Johnson is asking city dwellers to try a simple exercise – zero in on a bit of your surroundings. Notice, observe, and look for nature. He is out to prove a point: even in a city, there’s wilderness all around, waiting to be seen.
In this easy-to-read urban ramble, Johnson redefines what wilderness means to the modern world. Having grown up in the Sierra Nevada foothills where he knew the names of all the trees, he had become a stranger to nature in urban San Francisco.
When his daughter Josephine started pointing to trees and asking, “What’s that?” on their preschool route, Johnson didn’t have answers. He wanted her to have more than just, “It’s a tree” to describe her world. So began his quest, and along the way they discover nature previously unseen: the beauty and intrigue, the everyday and ordinary.
Learning to see the world like a child, Johnson argues, is a shift in thinking about nature. From something “out there”, nature becomes part of our everyday lives and part of us, like feeding pigeons. “To play with a wild thing provides some common ground for neighbours who may have nothing in common. This kind of casual shared experience is the foundation of friendship and, ultimately, of community.”
But how do you have an experience of natural wonder without leaving the city? Johnson sets the goal of learning about one new species per month. That pace, he writes, “Prods me to make an effort, but in a leisurely fashion”.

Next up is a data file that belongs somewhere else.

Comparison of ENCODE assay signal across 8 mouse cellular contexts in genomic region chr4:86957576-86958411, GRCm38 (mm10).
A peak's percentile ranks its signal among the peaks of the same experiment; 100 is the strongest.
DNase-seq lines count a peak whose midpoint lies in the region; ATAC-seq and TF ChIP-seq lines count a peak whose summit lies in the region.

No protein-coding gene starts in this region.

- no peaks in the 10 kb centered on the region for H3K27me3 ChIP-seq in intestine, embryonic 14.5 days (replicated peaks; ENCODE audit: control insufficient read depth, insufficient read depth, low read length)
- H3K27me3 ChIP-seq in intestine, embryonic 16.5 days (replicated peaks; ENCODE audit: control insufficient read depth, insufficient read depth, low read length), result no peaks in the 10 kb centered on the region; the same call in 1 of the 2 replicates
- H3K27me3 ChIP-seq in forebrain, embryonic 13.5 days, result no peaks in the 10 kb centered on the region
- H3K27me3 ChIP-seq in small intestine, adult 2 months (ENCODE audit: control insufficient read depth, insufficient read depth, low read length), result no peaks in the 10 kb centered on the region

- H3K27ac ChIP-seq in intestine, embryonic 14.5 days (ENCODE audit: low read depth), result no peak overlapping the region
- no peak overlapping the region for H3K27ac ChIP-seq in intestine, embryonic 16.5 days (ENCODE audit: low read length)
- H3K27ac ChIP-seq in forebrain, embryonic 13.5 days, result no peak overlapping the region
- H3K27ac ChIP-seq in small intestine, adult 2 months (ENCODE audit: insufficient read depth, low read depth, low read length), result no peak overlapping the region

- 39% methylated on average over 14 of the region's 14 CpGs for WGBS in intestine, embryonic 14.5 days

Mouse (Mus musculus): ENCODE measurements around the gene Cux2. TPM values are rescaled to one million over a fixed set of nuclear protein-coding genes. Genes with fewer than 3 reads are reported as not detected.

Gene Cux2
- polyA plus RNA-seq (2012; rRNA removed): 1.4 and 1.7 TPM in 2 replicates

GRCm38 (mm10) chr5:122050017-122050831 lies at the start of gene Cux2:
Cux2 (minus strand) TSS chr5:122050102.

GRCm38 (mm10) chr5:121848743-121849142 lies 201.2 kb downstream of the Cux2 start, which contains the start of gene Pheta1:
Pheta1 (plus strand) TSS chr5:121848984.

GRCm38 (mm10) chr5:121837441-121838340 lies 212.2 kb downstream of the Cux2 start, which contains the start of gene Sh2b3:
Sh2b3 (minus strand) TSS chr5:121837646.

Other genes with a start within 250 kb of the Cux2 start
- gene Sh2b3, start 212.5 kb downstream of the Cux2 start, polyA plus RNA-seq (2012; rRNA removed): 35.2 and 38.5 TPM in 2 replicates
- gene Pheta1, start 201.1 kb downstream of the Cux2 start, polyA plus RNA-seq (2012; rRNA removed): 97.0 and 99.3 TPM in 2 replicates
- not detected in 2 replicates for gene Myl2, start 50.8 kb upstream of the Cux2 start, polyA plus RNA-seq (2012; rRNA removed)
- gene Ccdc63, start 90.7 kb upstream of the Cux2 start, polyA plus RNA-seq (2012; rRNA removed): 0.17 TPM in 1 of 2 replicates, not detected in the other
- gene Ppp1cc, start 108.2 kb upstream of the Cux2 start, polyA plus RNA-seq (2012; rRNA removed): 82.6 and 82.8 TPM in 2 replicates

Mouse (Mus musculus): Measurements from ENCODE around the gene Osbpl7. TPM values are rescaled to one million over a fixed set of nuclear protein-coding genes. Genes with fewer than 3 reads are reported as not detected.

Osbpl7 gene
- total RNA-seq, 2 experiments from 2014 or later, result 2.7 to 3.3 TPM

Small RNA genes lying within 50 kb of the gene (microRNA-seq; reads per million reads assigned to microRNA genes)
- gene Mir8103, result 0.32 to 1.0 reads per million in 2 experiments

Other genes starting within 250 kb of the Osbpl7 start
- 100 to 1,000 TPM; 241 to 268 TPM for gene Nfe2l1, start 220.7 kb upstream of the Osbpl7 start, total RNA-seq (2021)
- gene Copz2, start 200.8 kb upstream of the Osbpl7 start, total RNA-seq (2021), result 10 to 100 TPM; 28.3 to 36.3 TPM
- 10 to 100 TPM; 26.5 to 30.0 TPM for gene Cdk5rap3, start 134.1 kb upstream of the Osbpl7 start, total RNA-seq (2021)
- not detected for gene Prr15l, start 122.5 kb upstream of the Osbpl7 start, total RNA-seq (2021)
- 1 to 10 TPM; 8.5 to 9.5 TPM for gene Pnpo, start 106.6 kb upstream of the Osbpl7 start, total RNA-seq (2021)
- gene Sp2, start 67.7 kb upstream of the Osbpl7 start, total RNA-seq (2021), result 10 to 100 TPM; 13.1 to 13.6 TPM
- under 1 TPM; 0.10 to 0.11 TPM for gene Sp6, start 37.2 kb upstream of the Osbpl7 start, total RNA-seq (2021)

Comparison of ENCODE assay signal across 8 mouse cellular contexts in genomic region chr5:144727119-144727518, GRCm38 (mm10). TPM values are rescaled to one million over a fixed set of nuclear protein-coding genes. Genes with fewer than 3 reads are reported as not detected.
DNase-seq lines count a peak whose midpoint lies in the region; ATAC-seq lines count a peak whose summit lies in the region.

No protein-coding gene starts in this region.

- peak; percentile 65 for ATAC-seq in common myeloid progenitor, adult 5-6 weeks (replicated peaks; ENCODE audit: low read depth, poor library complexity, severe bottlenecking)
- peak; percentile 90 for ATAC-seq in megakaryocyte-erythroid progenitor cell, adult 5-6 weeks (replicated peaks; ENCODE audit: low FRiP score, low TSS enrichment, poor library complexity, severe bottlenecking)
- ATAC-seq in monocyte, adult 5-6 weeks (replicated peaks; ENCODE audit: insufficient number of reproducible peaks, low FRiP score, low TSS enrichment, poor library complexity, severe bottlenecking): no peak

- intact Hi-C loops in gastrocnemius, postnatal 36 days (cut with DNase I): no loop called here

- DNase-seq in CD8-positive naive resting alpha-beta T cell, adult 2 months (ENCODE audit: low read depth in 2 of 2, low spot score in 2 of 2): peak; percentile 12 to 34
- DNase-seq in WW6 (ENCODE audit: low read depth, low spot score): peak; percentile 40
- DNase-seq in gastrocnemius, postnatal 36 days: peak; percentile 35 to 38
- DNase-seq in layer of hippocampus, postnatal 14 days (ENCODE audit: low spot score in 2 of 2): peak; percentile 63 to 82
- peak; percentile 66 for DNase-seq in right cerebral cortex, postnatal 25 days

While this book is a window into middle-class North America, the ideas of building community and growing great families through spending time in nature are universal and timeless. Perhaps there is less divide between nature and people in New Zealand, but as we become one of the most urbanised countries in the world, a reminder to notice nature, to explore and wonder and to make time to get out with the family could be the foundation to growing strong communities and a sense of kaitiakitanga.
After all, even in cities trees trap carbon, improving air quality. Green spaces are places to move and breathe, exercise and play together and green views help decrease stress, improve mental health and make us more productive.
Johnson argues, "Instead of glorifying only untouched wilderness, we might build an environmental ethic that allows humans and nature to live together". To me, Johnson attempts to build an environmental ethic that sees, values and respects nature. And along with some time together outside, that’s a good recipe for a better world.
Reviewed by Annabelle Studholme, Community Ranger at the Department of Conservation